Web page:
Sunday, July 12, 2015

"I have written more than 300.000 code lines for Radare"

Sergi Álvarez, creator of the open tools for reverse engineering suite Radare.



Sergi Álvarez, 32 years old, is incredible in computing, a privileged mind whose conversation can be so technical that it seems he will end talking in compliler language. An old acquaintance of hacker community under the alias of Pancake and Trufae, in 2006 he decided to create a tool to recover deleted files from a MacBook G3. There started his adventure and the biggest free infosec project created in Spain: Radare, a tools suite for reverse engineering.

Legend has it that, when Sergi started to frequent hacklabs, some assiduous were debating about the best mail client, and the young newcomer responded with innocence and amusing all the attendants that he was using a client written by himself. Today we can see part of tis pure hacker work in Github, with his own working projects as Valabind, ACR, SDB and the main one: Radare2. Without forgetting his involvement in the Bitcoin revolution, the key-value base, FirefoxOS, Frida, Fuzzing, NodeJs... and he still finds time to earn new languages, like Rust.
   
Which one was your first computer?

A Sanco 4004 with a CP/M operating system, bus it was with a 80286SX when a started to program in QBASIC and later in assembler. I amused my self disassembling virus codes, downloading them from different BBS, learning their tricks and writing detectors and false infecters to avoid their spreading. I have a lot to thank to no$dbg and debug.com :) But a virus never got out of my house. I reached Windows 95 and then moved to Linux, leaving behind all the related with privative and closed systems, because they forced me to take may hands out of the keyboard to touch a mouse among other reasons. Now IOS, OSX and Android fill a big amount of my time.

You participated for three years on the Desfcon´s Capture The Flag (CTF) contest with Sexy Pandas. You still participate on it?

I enjoyed it, but it was quite stressing. Lately I prefer to invest my time researching or developing "real" tools than solving artificial problems.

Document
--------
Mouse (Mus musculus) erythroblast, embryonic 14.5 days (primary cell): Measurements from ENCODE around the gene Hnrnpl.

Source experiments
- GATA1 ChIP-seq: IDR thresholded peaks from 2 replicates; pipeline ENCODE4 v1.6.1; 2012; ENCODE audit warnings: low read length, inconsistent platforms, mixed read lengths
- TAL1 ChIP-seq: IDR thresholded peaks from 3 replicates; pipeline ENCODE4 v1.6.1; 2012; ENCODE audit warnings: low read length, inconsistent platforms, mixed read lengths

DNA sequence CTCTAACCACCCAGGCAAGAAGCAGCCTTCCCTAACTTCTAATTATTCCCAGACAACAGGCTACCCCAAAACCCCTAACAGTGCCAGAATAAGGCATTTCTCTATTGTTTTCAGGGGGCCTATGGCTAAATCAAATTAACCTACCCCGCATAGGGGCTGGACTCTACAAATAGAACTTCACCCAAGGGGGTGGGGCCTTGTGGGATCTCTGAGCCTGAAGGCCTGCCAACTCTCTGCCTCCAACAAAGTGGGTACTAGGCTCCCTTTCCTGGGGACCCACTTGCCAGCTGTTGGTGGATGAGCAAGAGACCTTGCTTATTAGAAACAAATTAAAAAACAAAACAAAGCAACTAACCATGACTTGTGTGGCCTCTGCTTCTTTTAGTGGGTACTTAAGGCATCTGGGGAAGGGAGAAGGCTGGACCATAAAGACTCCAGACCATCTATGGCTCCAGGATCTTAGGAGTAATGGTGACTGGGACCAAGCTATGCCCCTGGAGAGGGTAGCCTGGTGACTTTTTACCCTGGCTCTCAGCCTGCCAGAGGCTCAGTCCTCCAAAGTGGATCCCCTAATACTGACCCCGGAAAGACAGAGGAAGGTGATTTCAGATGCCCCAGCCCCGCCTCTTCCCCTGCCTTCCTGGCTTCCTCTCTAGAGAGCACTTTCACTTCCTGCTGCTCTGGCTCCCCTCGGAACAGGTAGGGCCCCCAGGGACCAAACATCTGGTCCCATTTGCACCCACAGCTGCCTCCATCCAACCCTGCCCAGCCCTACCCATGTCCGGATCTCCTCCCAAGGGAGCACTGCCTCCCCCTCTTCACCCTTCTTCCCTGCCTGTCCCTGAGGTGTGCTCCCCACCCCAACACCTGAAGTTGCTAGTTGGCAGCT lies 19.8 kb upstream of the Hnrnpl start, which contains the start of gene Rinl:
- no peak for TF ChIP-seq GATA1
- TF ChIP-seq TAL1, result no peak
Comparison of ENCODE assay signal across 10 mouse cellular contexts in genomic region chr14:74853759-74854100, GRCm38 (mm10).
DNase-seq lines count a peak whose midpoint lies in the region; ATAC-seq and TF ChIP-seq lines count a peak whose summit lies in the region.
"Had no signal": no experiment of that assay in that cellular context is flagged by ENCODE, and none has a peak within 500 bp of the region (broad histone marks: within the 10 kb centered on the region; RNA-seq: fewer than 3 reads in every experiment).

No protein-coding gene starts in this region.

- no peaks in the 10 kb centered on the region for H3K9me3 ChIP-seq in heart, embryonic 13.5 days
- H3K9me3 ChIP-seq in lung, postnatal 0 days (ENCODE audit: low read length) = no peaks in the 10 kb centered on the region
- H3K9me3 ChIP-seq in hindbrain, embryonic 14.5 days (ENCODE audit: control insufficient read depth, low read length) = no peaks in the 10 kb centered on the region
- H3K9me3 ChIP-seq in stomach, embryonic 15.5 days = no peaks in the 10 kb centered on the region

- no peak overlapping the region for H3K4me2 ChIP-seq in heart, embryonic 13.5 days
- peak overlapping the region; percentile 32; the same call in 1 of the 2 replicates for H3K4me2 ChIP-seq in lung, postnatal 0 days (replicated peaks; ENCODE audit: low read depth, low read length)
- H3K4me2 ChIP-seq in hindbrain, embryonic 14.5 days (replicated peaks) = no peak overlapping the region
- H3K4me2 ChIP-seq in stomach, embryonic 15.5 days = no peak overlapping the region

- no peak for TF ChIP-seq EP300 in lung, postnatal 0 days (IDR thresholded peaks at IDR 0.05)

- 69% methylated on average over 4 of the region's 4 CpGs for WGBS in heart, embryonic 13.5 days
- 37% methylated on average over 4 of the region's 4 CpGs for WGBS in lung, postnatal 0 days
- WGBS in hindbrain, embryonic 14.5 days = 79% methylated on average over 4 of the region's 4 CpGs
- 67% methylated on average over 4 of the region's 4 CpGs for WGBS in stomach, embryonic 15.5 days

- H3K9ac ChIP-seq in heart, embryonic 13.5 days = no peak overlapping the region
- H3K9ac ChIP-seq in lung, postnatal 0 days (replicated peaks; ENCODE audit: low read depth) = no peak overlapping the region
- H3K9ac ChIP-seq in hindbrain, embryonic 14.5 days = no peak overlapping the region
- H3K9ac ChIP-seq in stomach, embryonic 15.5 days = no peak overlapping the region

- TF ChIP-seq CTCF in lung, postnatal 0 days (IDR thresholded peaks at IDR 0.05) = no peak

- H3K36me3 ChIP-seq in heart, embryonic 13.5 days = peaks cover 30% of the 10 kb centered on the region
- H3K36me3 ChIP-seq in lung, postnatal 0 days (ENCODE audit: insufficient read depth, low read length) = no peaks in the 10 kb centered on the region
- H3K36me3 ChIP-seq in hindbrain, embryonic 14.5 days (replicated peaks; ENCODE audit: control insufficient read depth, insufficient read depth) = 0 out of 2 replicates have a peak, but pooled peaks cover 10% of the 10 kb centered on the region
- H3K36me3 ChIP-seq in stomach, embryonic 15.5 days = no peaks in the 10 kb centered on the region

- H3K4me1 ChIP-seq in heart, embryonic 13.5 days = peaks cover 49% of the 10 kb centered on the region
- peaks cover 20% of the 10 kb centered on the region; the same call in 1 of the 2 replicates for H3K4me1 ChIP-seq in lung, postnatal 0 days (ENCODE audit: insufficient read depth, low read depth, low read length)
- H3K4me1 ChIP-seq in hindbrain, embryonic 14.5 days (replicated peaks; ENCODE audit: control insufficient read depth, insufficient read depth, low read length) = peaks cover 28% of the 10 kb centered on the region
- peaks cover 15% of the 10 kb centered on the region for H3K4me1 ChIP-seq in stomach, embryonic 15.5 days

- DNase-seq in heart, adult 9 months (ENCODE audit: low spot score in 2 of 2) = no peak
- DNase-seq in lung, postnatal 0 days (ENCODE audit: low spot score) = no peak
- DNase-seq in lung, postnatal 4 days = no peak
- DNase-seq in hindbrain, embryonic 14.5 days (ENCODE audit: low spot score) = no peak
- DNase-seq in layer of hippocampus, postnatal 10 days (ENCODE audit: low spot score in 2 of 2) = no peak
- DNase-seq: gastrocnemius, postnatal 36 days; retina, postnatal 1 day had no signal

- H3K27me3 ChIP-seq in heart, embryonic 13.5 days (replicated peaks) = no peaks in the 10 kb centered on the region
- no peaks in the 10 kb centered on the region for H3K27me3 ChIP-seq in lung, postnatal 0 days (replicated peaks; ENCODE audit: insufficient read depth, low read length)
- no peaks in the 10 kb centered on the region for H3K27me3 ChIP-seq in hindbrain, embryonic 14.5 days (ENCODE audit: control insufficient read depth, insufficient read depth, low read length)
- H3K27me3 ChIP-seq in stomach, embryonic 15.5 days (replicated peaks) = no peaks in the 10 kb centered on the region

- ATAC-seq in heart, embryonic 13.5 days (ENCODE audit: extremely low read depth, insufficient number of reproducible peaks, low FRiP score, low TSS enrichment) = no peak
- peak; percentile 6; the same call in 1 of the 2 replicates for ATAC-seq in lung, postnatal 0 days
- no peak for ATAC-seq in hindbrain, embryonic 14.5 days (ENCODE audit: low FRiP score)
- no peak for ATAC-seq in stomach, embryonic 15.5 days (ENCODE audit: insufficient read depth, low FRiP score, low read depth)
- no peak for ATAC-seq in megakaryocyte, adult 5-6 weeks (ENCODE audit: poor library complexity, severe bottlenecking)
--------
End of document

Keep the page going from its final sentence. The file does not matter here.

Three indispensable things you should take to a CTF?

-Laptop
-Radare
-Beer

Talking about Radare, are you happy about it success?

The project is nine years old, but I´ve spent seven years developing  and talking about it without much feedback. Now it´s when it´s becoming known because people who is giving lectures throughout the world has joined the "core team". I suppose It´ll be my turn of speaking in English in a public lecture sooner or later! 

 How many Radare code lines are yours?

In Radare2, which is the restructuring of the prime code, about 300.000, a 60% of the total. In the old Radare 90% of code was mine.

When a project grows bigger you can choke on the "administrative" issues. Would you like to hide in a cave to write code in peace?

Radare is evolving from a personal to a community project, were the users base is increasingly big and demanding, but with more contributions at the same time. Besides, due to the project´s scope it´s easy to break things without noticing it, so it´s needed to check, teach, document and discuss every one of the added contributions...

Of course programming is more fun, but after nine years writing code for Radare almost every day and seeing how it grows, how people from all around the world knows it... it´s like a child and I feel responsible of keeping with it and making it better.

You are mobile security analyst at NowSecure. How should the smartphones be developed to make them safe?

The main mobile operative systems evolve more quickly than the desktop ones and have focused on the market growth to gain terrain. But it reduces its security and, much more important, the privacy. The present stage take awareness of this reality an centers on enhancing security. But security depends not only on the operating system, but also on the device and the communication channels (GSM, Wifi, NFC...), because hardware uses to be closed and can´t be updated, which adds serious unsolvable weak points. It´s also important to educate users, simplify and add more secure default configurations to the devices.


You founded CatHack! in he 90`s, the first hacktivist group in Spain. Why hacktivism.

We did no defaces or DoS in CatHack!, but we were involved in libertarian ideals and it´s reflected on our publishings, in which we not only talked about HPCVA but also about politics. Unfortunately, too many times hacktivism is only associated with cybervandalism.

I think hacktivism is important to warn about the  misuses of power, as the approval on control and censorship laws aimd to criminalize anonymity, the development of tool for finding vulnerabilities and even express your views on social networks. Internet started as a free space, but governments and companies are breaking this ecosystem. Hactivism uses digital media as tools to make public this situation and fight it.

I tell you a word and you tell me what comes to your mind: Anonymous.

First of all, 4chan, and after the intense year with LulzSec, Sony´s hack, memes, YouTube releases, Wikileaks, NSA, VISA´s block, the raise of Bitcoin, the arrival to the "mainstream"...

You have a couple and a daughter. Are hacking and family life compatible?

Family, hacking and work require many hours and if you intend to sleep too... it´s not easy. Luckily a an understanding partner and the chance of working from home with  flexibility of working hours helps a lot. However, it´s not easy to have all the hours without interruptions I´d like to have and I use to go to sleep rather late ... Github betrays me :$


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